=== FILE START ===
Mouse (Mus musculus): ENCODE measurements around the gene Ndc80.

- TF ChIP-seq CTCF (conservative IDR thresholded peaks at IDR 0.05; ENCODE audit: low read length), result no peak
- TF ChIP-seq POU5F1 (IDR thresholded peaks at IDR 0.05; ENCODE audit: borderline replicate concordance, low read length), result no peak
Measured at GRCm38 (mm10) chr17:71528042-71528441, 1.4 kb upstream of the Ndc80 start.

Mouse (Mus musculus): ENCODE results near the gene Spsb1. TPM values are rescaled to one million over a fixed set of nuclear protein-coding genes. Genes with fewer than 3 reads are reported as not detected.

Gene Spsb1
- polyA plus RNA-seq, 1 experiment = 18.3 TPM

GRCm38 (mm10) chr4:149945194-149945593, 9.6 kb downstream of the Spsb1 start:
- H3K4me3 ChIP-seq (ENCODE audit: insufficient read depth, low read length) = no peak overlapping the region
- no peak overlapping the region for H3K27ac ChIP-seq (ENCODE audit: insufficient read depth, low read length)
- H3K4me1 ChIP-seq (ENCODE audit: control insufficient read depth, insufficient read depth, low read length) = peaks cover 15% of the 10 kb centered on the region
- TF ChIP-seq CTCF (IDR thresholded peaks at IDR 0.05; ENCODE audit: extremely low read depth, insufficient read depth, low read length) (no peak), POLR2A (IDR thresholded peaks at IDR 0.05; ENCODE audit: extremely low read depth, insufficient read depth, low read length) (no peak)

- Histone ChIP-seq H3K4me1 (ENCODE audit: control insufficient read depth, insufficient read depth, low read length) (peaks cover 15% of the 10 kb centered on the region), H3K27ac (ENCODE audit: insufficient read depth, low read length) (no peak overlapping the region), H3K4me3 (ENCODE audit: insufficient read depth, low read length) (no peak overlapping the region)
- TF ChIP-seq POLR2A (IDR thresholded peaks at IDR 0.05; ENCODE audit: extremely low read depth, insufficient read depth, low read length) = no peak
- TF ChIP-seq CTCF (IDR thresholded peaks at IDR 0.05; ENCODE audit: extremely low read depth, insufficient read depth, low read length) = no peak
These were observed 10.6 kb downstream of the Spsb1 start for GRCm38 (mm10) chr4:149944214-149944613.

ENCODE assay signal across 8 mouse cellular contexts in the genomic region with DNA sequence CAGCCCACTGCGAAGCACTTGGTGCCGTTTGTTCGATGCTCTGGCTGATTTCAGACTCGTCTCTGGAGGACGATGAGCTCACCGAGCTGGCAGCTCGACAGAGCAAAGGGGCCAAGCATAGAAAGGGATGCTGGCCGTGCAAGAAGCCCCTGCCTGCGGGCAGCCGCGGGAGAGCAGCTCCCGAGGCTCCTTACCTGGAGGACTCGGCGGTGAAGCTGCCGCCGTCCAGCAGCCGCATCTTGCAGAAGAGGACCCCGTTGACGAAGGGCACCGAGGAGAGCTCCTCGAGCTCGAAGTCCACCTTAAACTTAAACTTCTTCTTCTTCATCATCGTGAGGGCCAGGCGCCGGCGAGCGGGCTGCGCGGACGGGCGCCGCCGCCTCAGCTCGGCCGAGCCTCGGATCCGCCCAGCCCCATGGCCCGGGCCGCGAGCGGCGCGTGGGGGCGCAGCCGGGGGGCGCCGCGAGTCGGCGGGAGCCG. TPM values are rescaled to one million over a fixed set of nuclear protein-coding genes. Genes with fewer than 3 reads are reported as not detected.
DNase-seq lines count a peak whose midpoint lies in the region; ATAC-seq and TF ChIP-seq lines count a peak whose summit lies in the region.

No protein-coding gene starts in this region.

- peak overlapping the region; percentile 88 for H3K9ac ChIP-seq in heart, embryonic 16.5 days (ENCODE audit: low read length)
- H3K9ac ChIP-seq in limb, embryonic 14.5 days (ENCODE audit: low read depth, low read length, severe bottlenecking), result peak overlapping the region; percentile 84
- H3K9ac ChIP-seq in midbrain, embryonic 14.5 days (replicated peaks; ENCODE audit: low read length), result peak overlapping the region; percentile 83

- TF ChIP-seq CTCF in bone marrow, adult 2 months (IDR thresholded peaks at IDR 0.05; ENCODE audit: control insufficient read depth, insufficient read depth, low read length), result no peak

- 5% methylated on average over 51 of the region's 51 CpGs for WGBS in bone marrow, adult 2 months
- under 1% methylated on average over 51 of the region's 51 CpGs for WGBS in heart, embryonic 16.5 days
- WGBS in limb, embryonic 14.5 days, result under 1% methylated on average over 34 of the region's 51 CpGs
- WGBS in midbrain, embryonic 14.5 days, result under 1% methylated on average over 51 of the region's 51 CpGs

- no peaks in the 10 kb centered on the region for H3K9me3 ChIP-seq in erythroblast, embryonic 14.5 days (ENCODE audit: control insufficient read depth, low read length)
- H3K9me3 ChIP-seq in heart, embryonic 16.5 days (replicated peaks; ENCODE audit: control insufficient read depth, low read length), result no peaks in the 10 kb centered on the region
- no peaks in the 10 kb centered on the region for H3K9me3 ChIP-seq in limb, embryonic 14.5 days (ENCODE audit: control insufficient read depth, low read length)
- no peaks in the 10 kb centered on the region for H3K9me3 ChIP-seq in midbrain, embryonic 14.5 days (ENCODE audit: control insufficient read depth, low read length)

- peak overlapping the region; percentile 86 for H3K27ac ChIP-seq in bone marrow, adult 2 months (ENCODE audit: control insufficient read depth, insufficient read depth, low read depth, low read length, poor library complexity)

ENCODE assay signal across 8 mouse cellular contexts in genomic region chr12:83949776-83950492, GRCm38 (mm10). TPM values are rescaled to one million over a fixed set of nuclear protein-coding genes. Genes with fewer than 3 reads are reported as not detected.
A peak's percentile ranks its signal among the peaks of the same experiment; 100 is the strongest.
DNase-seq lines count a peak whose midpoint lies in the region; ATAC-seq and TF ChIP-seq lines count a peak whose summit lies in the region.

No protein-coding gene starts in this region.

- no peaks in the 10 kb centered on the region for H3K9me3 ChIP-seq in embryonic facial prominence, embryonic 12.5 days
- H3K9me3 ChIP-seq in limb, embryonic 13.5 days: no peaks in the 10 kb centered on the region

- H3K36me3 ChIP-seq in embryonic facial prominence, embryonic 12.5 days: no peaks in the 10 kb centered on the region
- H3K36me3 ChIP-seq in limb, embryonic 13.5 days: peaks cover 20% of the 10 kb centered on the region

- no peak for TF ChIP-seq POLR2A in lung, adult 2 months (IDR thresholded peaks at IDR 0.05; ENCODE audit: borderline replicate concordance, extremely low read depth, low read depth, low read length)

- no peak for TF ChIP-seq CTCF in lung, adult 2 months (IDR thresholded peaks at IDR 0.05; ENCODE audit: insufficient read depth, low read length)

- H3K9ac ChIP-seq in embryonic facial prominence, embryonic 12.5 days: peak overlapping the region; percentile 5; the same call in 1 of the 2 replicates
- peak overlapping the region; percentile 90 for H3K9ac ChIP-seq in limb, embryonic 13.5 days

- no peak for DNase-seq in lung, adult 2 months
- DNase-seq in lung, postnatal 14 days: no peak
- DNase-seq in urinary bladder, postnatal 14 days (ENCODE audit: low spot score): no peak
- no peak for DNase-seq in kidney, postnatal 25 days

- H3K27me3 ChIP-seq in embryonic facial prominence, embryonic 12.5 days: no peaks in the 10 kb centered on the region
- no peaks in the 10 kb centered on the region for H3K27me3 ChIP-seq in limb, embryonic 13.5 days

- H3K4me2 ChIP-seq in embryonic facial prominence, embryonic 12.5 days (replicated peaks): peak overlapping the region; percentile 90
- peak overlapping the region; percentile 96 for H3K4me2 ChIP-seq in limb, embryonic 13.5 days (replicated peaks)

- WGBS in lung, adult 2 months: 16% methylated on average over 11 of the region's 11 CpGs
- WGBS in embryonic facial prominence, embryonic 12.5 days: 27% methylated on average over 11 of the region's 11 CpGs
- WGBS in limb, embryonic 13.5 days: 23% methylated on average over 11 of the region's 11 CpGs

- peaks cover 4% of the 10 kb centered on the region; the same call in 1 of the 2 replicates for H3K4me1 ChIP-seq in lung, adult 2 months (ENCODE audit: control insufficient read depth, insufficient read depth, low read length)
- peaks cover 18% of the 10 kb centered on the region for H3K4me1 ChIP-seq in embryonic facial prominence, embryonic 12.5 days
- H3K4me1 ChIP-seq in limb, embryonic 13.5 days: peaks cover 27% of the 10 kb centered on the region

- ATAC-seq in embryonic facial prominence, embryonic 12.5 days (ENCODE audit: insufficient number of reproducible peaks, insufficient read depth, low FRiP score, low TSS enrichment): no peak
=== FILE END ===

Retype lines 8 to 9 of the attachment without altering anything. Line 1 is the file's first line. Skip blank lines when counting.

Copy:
GRCm38 (mm10) chr4:149945194-149945593, 9.6 kb downstream of the Spsb1 start:
- H3K4me3 ChIP-seq (ENCODE audit: insufficient read depth, low read length) = no peak overlapping the region